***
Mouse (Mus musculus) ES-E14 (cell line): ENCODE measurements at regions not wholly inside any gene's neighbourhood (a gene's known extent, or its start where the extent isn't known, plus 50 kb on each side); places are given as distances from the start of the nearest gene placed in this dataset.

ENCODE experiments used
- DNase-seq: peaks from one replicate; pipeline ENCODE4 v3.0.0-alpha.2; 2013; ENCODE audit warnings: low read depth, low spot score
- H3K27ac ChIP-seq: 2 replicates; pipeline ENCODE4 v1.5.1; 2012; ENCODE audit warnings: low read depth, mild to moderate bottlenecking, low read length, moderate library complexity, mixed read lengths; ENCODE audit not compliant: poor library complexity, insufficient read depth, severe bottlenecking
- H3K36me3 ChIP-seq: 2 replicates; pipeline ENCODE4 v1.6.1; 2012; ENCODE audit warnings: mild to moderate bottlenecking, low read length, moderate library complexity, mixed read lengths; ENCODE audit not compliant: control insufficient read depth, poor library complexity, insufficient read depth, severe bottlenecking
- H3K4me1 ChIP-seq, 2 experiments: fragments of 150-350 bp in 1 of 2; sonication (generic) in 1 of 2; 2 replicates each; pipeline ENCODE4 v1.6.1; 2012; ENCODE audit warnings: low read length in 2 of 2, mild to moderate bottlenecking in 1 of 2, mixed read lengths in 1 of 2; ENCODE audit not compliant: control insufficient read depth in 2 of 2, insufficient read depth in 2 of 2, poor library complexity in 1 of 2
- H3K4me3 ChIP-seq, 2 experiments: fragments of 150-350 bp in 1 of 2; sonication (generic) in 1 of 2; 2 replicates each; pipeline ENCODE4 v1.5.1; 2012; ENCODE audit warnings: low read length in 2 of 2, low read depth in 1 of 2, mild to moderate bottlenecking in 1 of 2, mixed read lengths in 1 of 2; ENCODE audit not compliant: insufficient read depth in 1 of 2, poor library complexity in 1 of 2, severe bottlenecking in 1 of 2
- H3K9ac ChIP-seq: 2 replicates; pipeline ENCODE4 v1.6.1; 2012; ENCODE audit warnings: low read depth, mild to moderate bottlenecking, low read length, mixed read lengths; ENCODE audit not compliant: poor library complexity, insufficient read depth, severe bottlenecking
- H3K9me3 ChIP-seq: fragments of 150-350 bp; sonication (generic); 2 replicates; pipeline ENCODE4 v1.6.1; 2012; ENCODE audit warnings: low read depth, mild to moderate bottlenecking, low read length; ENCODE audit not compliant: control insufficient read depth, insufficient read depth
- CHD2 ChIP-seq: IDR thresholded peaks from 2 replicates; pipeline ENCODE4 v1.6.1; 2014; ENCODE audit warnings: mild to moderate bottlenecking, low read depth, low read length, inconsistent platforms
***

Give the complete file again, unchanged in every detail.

Mouse (Mus musculus) ES-E14 (cell line): ENCODE measurements at regions not wholly inside any gene's neighbourhood (a gene's known extent, or its start where the extent isn't known, plus 50 kb on each side); places are given as distances from the start of the nearest gene placed in this dataset.

ENCODE experiments used
- DNase-seq: peaks from one replicate; pipeline ENCODE4 v3.0.0-alpha.2; 2013; ENCODE audit warnings: low read depth, low spot score
- H3K27ac ChIP-seq: 2 replicates; pipeline ENCODE4 v1.5.1; 2012; ENCODE audit warnings: low read depth, mild to moderate bottlenecking, low read length, moderate library complexity, mixed read lengths; ENCODE audit not compliant: poor library complexity, insufficient read depth, severe bottlenecking
- H3K36me3 ChIP-seq: 2 replicates; pipeline ENCODE4 v1.6.1; 2012; ENCODE audit warnings: mild to moderate bottlenecking, low read length, moderate library complexity, mixed read lengths; ENCODE audit not compliant: control insufficient read depth, poor library complexity, insufficient read depth, severe bottlenecking
- H3K4me1 ChIP-seq, 2 experiments: fragments of 150-350 bp in 1 of 2; sonication (generic) in 1 of 2; 2 replicates each; pipeline ENCODE4 v1.6.1; 2012; ENCODE audit warnings: low read length in 2 of 2, mild to moderate bottlenecking in 1 of 2, mixed read lengths in 1 of 2; ENCODE audit not compliant: control insufficient read depth in 2 of 2, insufficient read depth in 2 of 2, poor library complexity in 1 of 2
- H3K4me3 ChIP-seq, 2 experiments: fragments of 150-350 bp in 1 of 2; sonication (generic) in 1 of 2; 2 replicates each; pipeline ENCODE4 v1.5.1; 2012; ENCODE audit warnings: low read length in 2 of 2, low read depth in 1 of 2, mild to moderate bottlenecking in 1 of 2, mixed read lengths in 1 of 2; ENCODE audit not compliant: insufficient read depth in 1 of 2, poor library complexity in 1 of 2, severe bottlenecking in 1 of 2
- H3K9ac ChIP-seq: 2 replicates; pipeline ENCODE4 v1.6.1; 2012; ENCODE audit warnings: low read depth, mild to moderate bottlenecking, low read length, mixed read lengths; ENCODE audit not compliant: poor library complexity, insufficient read depth, severe bottlenecking
- H3K9me3 ChIP-seq: fragments of 150-350 bp; sonication (generic); 2 replicates; pipeline ENCODE4 v1.6.1; 2012; ENCODE audit warnings: low read depth, mild to moderate bottlenecking, low read length; ENCODE audit not compliant: control insufficient read depth, insufficient read depth
- CHD2 ChIP-seq: IDR thresholded peaks from 2 replicates; pipeline ENCODE4 v1.6.1; 2014; ENCODE audit warnings: mild to moderate bottlenecking, low read depth, low read length, inconsistent platforms